This week appears the first map of the genetic biodiversity of butterflies of the Iberian peninsula. The work has been led by Roger Vila, a CSIC scientist at the Institute of Evolutionary Biology (Institut de Biologia Evolutiva-IBE) a joint center of the Spanish National Research Council (CSIC) and the University Pompeu Fabra (UPF). The work is published in Scientific Reports.
Since 2006, the team of researchers has sequenced the mitochondrial DNA of all the known species of butterflies in the Iberian peninsula (228) and its main populations. The result is a report that compiles more than 3500 genetic sequences of all the species, which have been compared to the genetic sequences of other European populations. The paper, which has as a first author Vlad Dinca, a researcher of the Institute of Evolutionary Biology (CSIC-UPF), has 277 pages of supplementary material, including pictures and 80 maps of the geographical distribution of the butterfly genetic lineages identified.
This is the first time that the butterfly community of a country has been thoroughly analysed. Surprisingly, the DNA sequences obtained suggest that up to the 28% of species could be totally new to science. These species could have been undetected until now because of the difficulties to distinguish them from others which are morphologically very similar.
Tool for butterfly conservation
The results of this research will be very useful to guide future studies of butterfly biodiversity and improving their conservation, establishing priorities and avoiding mixing up divergent lineages. "Knowing the exact number of species and differentiating them is essential for their protection, " says Roger Vila, CSIC scientist at the IBE.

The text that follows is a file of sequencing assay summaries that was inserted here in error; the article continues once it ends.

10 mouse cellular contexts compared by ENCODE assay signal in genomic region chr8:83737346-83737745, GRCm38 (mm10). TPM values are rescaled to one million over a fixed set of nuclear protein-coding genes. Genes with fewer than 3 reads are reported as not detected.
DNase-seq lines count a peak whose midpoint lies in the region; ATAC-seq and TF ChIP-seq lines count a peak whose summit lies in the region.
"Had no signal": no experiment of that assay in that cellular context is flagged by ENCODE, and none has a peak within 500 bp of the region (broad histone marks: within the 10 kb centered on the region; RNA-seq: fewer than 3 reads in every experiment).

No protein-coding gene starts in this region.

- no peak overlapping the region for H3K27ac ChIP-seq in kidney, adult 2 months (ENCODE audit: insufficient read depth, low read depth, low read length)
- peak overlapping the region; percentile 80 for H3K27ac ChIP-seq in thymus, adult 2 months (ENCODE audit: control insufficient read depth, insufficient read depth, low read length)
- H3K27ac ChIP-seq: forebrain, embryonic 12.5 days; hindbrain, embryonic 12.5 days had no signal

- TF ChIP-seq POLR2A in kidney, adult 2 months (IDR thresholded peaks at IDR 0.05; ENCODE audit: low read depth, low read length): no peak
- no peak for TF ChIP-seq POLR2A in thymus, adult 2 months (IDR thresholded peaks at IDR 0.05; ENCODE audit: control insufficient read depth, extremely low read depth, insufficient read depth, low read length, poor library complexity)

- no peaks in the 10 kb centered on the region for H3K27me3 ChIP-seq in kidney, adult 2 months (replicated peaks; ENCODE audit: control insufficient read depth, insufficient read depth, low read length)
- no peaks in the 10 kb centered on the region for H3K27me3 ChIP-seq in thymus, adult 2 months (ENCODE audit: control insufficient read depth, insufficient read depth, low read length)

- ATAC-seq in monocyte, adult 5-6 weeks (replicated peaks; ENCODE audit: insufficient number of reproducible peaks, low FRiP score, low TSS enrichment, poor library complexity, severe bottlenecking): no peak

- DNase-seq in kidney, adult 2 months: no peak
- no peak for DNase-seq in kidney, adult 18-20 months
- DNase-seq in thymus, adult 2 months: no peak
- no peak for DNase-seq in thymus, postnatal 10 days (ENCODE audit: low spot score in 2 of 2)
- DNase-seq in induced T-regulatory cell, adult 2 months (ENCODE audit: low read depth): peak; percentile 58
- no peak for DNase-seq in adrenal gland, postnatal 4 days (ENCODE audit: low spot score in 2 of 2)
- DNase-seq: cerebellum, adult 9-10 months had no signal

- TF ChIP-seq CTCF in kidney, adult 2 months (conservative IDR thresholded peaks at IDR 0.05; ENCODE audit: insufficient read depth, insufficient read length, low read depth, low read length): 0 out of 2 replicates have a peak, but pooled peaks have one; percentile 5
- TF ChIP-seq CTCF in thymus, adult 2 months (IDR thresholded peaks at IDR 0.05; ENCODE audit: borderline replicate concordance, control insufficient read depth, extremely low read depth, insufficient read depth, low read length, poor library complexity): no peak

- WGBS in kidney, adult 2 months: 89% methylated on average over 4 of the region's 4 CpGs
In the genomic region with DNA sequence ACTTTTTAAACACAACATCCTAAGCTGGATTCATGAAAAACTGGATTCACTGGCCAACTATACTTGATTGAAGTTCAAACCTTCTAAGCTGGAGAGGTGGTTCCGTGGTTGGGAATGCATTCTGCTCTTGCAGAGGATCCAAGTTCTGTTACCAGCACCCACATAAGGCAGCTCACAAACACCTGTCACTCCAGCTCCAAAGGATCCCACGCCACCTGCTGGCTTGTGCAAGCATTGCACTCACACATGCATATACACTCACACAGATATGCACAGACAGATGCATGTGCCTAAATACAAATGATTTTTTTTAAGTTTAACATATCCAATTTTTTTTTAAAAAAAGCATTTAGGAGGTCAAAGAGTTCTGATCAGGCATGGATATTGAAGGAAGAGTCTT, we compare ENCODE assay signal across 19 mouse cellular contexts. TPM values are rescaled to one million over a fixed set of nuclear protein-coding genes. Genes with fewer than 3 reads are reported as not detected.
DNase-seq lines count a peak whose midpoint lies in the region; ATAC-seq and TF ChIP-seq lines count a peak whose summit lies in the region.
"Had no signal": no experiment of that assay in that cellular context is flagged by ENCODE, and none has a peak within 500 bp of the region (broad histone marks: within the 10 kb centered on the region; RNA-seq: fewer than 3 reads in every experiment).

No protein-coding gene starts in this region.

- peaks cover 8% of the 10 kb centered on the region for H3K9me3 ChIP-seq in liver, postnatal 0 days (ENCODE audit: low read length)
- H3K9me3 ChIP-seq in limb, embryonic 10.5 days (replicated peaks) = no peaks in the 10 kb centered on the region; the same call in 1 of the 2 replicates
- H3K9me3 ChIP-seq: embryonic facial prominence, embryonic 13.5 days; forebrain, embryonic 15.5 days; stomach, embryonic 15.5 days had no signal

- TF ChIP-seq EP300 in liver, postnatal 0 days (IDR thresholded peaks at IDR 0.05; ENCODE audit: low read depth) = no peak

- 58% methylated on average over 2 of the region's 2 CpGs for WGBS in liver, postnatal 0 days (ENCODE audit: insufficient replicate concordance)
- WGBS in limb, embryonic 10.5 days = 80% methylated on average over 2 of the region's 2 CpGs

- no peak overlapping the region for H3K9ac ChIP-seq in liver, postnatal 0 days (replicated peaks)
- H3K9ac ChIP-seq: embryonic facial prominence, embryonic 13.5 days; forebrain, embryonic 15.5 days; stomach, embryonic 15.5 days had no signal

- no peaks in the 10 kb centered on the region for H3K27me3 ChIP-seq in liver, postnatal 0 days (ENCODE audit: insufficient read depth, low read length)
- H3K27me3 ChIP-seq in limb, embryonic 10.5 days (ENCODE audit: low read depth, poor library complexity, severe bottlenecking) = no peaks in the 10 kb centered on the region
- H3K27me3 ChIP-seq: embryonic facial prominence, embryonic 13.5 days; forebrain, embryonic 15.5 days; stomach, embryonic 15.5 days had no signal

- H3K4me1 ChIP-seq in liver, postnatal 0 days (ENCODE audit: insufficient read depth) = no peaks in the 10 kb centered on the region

Also, adds Vila, "it will allow genetic identification of any butterfly sample, like small fragments (legs or wings), eggs or even the remains in the stomachs of animals that have eaten butterflies." This will be very useful for ecological studies on species interactions, adds the scientist.
One of the goals of the project was to discover whether there are unknown species still to be discovered. The scientists have compared the DNA sequences obtained in this work with other sequences of European butterflies and have seen that 28% of the studied species have DNA sequences of very divergent lineages, which might belong to still undiscovered species.
Scientists say this could be explained because there are cryptic species which are morphologically very similar between them and might have been classified as a single species. But DNA analysis demonstrates that an important part of these populations have had a long independent evolution. In other words, "this implies that within this 28% of species we might find species that have been overlooked," says Roger Vila. "Now we are starting the hard work of studying each case individually in order to see which butterflies are really a new species and which others are just new sub-species. I don't think that all of them will be new species, but we already have promising data for a few of them."
Roger Vila adds: "We see nature with our human eyes, and many butterflies are indistinguishable to us because they have characteristics we cannot see. But DNA sequencing techniques enable a level of differentiation unimaginable until a few years ago." Butterflies in danger
Similarly to bees, there are figures that clearly demonstrate that butterflies are in a critical situation. In the last twenty years, the butterfly population in Europe has been reduced by half. "And this taking into account that twenty years ago the butterfly population had already declined compared to previous decades. We are in a race against time to know and protect their diversity," concludes Roger Vila.
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